Changing North Korea

An Information Campaign Can Beat the Regime

U.S. journalists Euna Lee and Laura Ling embrace their families after being freed from months of detention in North Korea, Los Angeles, United States, August 5, 2009. Danny Moloshok / Reuters

North Korea, a small country with no economic potential to speak of, has for two decades been a major irritant to the international community. Its nuclear weapons program puts the international nonproliferation regime at risk and threatens to provide assorted rogue states and terrorist groups with the nuclear technology they have long sought. In April, Pyongyang conducted a missile test, and a nuclear test followed in May. In July, however, Kim Jong Il signaled a readiness to talk by inviting former U.S. President Bill Clinton to visit Pyongyang and retrieve two American journalists detained in North Korea since March. Still, this dramatic event was no indication that North Korea is planning to give up its nuclear program.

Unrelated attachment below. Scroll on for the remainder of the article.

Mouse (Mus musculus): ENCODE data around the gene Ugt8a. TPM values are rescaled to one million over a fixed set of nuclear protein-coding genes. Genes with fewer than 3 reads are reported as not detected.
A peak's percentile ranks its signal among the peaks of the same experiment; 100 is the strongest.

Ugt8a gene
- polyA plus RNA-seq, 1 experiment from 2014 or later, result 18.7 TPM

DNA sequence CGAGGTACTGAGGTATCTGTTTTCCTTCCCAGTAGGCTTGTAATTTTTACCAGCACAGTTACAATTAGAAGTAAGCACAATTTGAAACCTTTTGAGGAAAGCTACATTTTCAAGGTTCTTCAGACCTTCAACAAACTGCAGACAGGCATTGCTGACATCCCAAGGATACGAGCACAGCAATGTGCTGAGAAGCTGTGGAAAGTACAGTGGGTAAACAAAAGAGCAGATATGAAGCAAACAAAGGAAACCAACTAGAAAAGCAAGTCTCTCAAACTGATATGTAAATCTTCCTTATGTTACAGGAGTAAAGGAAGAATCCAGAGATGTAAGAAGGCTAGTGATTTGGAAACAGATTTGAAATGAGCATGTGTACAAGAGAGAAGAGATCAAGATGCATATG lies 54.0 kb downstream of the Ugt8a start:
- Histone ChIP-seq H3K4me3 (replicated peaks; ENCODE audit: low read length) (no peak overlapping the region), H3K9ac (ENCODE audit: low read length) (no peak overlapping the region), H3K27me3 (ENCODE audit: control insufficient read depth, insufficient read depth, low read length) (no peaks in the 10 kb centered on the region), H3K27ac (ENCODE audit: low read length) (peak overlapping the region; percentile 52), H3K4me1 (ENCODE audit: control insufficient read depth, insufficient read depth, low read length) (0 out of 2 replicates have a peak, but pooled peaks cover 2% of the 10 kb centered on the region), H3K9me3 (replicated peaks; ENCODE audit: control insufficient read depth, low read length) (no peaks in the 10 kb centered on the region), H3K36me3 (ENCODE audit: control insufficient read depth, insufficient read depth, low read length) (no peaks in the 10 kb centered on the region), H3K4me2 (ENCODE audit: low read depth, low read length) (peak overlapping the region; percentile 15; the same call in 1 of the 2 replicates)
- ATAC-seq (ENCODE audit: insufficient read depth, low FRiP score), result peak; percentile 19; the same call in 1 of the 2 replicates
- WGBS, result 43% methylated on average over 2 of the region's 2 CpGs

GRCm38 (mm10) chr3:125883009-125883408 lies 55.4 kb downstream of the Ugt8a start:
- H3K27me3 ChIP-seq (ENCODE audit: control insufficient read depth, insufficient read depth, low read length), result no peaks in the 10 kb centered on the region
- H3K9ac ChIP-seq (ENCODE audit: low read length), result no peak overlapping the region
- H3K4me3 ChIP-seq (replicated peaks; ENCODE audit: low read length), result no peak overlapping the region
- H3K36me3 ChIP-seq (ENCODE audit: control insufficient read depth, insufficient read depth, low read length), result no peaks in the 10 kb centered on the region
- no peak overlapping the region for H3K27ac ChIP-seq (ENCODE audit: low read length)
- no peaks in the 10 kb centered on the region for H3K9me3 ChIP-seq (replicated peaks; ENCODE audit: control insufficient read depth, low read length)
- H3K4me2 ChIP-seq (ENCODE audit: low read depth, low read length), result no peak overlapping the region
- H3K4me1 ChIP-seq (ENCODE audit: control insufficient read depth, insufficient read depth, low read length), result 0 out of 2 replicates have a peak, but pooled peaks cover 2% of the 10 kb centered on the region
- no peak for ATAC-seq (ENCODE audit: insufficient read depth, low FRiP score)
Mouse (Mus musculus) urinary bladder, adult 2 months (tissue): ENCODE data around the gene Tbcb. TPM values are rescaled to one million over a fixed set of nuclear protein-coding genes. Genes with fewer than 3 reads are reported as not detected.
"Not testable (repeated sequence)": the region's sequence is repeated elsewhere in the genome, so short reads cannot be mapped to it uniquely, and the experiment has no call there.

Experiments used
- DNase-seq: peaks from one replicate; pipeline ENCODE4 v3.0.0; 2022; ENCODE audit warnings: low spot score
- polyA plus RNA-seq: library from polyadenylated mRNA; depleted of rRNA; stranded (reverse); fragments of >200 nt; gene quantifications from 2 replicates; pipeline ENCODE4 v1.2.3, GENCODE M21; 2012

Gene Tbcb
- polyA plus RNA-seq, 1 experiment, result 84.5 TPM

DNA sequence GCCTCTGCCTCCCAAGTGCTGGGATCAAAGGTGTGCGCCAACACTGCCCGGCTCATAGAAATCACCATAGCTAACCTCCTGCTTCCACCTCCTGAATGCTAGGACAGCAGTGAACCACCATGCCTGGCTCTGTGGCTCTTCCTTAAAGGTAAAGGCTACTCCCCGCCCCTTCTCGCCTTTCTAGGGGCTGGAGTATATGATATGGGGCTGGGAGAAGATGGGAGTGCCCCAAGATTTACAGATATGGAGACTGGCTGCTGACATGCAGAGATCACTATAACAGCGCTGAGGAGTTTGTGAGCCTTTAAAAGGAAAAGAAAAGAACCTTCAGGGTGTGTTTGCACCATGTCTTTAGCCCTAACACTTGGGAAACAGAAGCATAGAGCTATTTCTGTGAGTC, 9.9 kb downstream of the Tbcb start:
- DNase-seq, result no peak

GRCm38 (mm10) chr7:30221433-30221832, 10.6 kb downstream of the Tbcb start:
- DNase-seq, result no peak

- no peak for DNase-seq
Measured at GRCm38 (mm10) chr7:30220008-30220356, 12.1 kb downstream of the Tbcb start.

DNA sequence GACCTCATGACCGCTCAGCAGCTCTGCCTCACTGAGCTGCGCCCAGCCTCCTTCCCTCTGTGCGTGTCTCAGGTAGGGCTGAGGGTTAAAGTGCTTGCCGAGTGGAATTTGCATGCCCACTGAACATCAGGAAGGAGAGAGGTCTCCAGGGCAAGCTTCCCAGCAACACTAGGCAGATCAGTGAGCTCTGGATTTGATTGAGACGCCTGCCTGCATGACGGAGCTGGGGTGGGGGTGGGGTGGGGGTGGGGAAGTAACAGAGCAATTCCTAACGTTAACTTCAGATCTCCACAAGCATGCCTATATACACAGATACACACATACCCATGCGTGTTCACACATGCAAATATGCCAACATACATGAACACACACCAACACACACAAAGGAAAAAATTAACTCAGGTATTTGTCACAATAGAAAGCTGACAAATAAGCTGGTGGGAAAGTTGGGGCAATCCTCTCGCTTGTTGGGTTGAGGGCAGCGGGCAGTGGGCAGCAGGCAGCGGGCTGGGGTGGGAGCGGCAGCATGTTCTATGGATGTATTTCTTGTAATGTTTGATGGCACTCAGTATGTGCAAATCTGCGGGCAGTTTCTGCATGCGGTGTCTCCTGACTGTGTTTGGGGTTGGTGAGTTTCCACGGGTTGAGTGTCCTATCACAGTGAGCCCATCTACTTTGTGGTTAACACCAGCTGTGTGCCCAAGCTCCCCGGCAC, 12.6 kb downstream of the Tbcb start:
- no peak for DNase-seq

In considering the North Korean nuclear question, U.S. policymakers and experts typically fall into two camps. The optimists believe that negotiating with Pyongyang will set North Korea on the path of

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